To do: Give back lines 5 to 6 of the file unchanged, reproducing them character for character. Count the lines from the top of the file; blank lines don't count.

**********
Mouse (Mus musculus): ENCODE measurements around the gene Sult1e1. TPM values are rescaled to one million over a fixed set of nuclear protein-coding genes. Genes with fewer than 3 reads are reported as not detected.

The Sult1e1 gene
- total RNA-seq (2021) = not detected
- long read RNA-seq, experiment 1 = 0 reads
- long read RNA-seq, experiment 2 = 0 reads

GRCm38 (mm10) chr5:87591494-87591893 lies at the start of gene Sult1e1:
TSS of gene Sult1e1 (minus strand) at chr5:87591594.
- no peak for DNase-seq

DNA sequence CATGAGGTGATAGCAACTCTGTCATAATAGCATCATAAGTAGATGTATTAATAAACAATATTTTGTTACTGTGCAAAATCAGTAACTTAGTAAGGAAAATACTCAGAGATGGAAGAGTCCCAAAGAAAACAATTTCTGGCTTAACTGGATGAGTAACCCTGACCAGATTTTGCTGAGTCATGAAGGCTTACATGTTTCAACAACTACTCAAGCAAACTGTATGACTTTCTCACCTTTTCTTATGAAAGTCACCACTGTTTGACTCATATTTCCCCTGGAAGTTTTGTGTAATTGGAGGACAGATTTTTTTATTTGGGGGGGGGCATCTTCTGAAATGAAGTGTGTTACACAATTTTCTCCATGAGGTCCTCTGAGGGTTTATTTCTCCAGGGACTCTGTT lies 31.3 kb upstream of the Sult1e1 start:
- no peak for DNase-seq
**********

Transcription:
- long read RNA-seq, experiment 2 = 0 reads

GRCm38 (mm10) chr5:87591494-87591893 lies at the start of gene Sult1e1: